Missing Korean War soldier’s sons received their father’s dog tag



The military dog tag to the sons of missing Korean War soldier

Army Master Sgt. Charles Hobert McDaniel was a member of the 8th Cavalry Regiment, Medical Company when his unit was attacked in North Korea in October 1950.

Charles McDaniel Jr. was home in Indianapolis when his wife told him that he had a phone call. To his surprise, he discovered that among the 55 boxes believed to remain of the AMERICAN soldiers killed during the Korean War, was his father’s dog tag.

“I must say that I’m not thinking about the emotions, which are very deep, even though I was a small boy and have very little memory of my father,” he said. “But I sat there and I cried for a while and it took a while to compose myself.”

He and his brother Larry, finally received their father’s dog tag in an emotional ceremony on Wednesday in Washington, D. C.

Master Sgt. Charles Hobert McDaniel’s dog tag, and other medals awarded to his two sons.

(Fox News)

Charles Jr. said, he was just 3 when his father, Master Sgt. Charles Hobert McDaniel, deployed with the First Cavalry Division in Japan around August 1950. After deployment, Charles Jr. never saw his father again.

McDaniel said that when the news of the remains of North Korea began to circulate, he and his family thought that there might be a chance that the lost soldier’s can be included, although they knew they odds were against them.

Charles Jr., who himself served in the Army as a chaplain, said that he didn’t have much memories of his father, thouh he remembered that he “loved ice cream, but always watched his weight.”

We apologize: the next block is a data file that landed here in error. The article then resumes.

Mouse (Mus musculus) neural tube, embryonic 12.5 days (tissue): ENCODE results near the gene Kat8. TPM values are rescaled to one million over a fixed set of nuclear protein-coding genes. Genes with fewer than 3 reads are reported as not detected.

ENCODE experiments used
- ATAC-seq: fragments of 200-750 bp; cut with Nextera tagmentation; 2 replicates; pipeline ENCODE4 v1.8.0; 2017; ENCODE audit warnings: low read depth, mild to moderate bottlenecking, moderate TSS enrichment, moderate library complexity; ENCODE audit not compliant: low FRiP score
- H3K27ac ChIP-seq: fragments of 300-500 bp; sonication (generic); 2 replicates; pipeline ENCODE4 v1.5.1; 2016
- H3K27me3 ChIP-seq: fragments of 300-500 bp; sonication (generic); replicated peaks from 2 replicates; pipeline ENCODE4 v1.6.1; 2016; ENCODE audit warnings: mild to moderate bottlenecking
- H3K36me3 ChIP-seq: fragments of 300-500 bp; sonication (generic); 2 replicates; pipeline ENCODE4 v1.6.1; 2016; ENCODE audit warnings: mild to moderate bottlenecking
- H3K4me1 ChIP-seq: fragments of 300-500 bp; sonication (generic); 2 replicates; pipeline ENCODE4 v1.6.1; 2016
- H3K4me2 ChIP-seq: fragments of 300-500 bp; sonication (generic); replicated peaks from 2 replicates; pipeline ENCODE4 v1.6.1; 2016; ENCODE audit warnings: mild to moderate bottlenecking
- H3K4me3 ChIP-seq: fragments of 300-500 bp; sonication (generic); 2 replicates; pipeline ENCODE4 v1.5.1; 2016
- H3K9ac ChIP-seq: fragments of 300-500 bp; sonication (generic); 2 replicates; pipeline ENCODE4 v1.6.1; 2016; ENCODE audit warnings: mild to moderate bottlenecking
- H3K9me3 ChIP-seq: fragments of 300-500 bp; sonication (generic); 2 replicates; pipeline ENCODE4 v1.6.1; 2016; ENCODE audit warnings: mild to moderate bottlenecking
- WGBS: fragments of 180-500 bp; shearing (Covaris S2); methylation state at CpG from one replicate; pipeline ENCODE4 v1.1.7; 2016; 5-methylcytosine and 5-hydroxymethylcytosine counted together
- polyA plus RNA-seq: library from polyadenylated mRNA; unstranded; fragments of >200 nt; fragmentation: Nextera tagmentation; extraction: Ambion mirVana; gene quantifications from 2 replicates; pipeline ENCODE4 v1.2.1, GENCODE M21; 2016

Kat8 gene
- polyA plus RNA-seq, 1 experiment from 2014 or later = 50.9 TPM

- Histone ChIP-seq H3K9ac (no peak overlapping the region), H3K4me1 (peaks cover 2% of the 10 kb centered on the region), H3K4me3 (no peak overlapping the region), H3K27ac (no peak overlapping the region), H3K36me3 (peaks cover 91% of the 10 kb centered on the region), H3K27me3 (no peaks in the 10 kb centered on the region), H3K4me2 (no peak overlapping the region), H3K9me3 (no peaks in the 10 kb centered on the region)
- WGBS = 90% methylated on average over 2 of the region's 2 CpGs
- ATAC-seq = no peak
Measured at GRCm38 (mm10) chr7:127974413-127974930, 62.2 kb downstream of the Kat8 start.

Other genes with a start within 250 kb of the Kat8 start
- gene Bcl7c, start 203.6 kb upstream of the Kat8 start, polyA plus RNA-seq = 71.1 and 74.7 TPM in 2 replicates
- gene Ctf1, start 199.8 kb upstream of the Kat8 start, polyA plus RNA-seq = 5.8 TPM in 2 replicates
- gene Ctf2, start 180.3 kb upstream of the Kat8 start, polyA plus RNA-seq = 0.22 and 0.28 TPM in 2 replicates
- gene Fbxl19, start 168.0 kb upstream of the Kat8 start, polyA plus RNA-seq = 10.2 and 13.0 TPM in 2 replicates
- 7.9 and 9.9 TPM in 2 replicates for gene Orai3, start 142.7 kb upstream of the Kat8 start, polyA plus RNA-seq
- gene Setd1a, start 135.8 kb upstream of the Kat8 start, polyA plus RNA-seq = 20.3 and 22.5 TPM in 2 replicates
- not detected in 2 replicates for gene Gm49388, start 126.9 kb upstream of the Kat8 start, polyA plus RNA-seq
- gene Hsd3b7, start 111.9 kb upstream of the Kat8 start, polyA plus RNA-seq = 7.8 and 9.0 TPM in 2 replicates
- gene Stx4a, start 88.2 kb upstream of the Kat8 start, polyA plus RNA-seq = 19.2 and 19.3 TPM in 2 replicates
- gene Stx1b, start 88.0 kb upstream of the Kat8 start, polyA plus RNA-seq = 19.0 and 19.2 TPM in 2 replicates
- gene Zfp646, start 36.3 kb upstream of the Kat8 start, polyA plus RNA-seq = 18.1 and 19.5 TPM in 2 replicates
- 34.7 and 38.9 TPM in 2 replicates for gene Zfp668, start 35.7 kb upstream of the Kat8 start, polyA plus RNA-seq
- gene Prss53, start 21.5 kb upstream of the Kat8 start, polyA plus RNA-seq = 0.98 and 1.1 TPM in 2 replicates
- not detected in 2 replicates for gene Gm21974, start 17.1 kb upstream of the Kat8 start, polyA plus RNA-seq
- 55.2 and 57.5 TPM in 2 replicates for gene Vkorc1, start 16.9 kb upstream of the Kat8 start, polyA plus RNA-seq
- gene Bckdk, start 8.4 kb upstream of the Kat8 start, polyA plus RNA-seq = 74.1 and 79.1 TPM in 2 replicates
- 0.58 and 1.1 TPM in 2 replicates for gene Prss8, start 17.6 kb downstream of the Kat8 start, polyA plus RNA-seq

Army Master Sgt. Charles Hobert McDaniel, whose name is on the dog tag found in the cases of repatriated remains from North Korea.

(Defense POW/MIA Accounting Agency)

His strongest connections to Dad: the service, and the commitment of their country. McDaniel, said his father had a long career in the Army before the Korean War deployment.

“He is an Army guy,” he said. “I’m an Army guy, so I understand that.”


McDaniel, the younger brother of Larry, who was born in Fort Knox, Kentucky., in 1948, said he has no memories of his father. He “generates” an idea of what he wants, based on what people have said about him.

“I am very proud of how patriotic my father was, loved the country enough that he was able to devote his whole life for the county, without hesitation,” he said.

Army Master Sgt. Charles Hobert McDaniel

(Defense POW/MIA Accounting Agency)

The brothers said that they did not know whether their father will be identified, but that the recovered dog tag, she has the sense of “most beautiful” though.

The remains sent over from North Korea are “undergoing forensic analysis at a lab in Hawaii; McDaniel’s dog tag was the only one recovered.


Paulina Dedaj is a writer/ reporter for Fox News. Follow her on Twitter @PaulinaDedaj.

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